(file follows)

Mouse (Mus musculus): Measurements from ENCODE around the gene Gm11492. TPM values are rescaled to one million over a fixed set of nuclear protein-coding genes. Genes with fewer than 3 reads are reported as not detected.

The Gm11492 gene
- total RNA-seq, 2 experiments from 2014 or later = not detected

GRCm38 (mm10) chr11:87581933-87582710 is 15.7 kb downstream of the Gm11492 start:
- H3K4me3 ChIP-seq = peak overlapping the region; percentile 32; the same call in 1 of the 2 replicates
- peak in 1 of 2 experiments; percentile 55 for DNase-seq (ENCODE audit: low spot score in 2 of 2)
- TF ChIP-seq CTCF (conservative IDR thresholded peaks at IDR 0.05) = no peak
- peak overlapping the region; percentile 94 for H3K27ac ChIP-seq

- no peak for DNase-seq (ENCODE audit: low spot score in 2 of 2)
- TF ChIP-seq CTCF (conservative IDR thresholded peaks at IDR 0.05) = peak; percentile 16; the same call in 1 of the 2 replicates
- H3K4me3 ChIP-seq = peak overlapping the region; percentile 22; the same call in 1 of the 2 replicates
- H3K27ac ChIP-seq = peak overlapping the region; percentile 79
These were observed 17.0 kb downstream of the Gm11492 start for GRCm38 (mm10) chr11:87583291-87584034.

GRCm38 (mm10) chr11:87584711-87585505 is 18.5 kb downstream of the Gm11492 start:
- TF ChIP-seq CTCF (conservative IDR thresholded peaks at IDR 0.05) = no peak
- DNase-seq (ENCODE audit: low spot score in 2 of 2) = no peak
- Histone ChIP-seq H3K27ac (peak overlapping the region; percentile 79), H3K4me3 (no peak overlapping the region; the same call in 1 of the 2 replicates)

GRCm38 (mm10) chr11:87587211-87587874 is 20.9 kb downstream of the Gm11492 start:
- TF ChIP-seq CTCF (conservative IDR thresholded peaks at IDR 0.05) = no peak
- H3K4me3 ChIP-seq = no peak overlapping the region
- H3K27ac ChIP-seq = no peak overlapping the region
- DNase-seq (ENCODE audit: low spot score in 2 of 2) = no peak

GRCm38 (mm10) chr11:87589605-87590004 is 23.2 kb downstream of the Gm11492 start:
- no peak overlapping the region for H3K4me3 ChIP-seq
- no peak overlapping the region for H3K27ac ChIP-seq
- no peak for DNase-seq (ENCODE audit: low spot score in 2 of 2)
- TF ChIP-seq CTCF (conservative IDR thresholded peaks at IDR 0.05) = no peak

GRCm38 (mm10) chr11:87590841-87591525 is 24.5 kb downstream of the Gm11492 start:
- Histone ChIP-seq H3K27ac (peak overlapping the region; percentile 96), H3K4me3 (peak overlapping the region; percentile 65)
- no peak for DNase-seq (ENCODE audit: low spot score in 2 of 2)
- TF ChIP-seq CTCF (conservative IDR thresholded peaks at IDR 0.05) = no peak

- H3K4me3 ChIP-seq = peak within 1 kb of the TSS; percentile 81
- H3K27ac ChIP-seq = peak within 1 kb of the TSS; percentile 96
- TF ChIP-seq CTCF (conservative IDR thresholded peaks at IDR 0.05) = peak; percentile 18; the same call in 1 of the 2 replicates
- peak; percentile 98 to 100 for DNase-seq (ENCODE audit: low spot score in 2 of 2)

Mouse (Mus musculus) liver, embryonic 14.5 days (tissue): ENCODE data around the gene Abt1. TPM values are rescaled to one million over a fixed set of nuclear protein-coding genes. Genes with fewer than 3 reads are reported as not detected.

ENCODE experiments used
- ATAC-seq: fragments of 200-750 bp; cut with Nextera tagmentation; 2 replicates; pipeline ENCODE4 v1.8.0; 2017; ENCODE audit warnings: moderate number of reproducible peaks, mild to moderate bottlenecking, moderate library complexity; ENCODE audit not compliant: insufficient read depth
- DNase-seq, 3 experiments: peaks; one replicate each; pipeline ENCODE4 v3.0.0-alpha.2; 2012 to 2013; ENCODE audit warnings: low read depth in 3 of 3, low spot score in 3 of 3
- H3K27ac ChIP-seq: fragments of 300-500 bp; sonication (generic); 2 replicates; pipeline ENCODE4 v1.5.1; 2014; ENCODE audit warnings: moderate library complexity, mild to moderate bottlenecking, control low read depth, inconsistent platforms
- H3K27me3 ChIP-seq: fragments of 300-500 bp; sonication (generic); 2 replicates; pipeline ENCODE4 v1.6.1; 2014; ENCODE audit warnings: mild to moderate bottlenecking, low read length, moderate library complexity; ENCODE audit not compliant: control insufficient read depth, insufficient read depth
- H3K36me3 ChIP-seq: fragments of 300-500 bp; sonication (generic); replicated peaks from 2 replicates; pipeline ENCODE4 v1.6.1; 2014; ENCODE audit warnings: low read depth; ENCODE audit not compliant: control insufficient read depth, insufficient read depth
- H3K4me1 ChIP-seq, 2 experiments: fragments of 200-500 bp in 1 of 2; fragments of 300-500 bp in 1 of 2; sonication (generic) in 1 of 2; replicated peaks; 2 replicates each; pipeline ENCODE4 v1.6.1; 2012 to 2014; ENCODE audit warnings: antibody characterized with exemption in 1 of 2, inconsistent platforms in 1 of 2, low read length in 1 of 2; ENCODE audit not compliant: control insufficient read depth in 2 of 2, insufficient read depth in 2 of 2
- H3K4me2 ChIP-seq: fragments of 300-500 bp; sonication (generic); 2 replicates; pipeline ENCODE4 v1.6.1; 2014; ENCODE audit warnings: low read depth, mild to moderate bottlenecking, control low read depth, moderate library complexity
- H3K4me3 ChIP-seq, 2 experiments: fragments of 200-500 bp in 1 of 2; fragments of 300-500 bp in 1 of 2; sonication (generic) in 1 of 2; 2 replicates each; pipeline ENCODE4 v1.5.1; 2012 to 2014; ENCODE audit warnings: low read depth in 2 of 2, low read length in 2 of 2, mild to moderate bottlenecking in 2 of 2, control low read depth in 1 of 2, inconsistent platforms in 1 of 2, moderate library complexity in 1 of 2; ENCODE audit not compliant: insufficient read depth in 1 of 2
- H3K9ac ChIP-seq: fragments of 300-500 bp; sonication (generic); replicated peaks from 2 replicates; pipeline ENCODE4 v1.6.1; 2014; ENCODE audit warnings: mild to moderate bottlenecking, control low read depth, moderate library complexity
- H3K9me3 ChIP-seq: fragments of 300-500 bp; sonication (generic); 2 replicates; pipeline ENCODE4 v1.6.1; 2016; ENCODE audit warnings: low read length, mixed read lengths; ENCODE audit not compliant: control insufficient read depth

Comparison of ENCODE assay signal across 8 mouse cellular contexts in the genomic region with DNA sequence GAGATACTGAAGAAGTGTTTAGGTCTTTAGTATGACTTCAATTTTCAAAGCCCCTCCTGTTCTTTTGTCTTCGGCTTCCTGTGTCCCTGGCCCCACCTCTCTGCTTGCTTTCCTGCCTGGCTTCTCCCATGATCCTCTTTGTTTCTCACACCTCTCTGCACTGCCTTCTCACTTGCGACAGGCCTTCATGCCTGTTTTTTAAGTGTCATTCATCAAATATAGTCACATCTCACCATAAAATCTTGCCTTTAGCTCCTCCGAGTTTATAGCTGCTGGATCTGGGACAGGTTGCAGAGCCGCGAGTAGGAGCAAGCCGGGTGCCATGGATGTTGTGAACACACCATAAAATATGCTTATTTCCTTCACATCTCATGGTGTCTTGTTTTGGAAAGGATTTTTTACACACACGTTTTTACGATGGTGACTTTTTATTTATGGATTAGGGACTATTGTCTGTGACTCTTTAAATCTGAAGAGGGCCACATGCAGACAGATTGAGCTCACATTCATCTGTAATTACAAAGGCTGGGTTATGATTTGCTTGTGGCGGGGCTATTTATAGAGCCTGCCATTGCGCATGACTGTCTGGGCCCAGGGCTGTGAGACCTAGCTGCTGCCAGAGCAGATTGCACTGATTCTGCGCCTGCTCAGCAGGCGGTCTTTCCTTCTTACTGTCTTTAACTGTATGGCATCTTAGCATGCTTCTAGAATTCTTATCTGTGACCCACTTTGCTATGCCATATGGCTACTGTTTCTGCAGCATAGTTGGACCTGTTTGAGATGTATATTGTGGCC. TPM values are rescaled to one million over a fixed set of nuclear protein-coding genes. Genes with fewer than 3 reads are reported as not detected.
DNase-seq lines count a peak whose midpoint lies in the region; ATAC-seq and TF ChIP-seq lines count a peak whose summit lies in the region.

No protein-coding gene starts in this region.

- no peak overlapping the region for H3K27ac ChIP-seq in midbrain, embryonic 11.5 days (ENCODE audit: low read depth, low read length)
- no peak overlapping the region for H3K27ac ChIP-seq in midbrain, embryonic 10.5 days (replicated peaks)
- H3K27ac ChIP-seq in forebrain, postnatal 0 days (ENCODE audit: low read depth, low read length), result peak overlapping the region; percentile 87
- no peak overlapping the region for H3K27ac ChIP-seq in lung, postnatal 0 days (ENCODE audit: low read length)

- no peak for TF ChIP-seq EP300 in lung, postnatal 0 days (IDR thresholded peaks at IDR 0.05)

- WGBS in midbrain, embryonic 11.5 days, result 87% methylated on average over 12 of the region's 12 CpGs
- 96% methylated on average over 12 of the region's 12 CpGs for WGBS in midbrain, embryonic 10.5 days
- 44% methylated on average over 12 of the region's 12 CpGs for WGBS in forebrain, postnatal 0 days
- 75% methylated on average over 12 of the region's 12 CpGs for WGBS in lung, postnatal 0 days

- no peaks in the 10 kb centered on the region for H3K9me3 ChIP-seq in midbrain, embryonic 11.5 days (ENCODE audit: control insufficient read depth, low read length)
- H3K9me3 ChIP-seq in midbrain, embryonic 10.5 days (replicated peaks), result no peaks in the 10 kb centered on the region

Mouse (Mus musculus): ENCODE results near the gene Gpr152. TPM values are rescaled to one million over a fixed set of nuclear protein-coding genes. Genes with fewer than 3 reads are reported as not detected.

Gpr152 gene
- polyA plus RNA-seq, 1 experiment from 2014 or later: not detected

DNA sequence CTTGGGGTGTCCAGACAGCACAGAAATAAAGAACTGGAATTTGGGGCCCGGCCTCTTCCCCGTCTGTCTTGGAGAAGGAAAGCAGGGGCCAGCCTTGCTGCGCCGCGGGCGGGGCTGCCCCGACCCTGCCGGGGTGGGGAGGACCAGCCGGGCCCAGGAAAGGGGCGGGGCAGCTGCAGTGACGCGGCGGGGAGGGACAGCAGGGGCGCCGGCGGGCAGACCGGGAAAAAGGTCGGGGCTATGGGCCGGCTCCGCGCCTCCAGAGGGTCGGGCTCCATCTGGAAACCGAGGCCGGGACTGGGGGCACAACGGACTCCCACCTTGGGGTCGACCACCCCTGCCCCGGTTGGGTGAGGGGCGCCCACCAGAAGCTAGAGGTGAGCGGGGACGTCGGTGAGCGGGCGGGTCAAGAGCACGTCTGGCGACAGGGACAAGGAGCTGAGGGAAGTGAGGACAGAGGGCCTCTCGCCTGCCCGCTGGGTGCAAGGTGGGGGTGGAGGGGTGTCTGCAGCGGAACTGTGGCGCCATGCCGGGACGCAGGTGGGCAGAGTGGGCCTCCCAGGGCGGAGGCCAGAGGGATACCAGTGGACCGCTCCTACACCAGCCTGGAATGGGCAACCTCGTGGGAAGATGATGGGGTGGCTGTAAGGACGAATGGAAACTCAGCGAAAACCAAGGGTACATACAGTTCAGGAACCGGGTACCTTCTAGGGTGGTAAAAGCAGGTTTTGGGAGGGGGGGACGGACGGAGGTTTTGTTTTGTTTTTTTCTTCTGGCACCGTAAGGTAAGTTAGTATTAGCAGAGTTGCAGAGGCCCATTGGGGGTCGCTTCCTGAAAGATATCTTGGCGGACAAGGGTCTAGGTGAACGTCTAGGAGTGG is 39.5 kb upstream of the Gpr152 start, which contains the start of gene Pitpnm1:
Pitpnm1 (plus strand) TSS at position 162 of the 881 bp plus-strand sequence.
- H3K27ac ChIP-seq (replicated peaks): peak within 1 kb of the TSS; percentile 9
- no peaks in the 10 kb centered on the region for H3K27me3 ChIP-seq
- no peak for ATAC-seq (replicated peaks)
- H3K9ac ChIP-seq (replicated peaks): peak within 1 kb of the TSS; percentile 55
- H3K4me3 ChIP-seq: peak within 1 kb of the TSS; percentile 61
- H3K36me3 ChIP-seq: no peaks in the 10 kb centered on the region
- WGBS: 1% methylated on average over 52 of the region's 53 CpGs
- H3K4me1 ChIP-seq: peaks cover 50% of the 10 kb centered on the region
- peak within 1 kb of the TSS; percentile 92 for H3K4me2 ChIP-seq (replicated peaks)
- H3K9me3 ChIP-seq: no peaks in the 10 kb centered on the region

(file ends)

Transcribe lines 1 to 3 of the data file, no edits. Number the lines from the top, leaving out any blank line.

Mouse (Mus musculus): Measurements from ENCODE around the gene Gm11492. TPM values are rescaled to one million over a fixed set of nuclear protein-coding genes. Genes with fewer than 3 reads are reported as not detected.

The Gm11492 gene
- total RNA-seq, 2 experiments from 2014 or later = not detected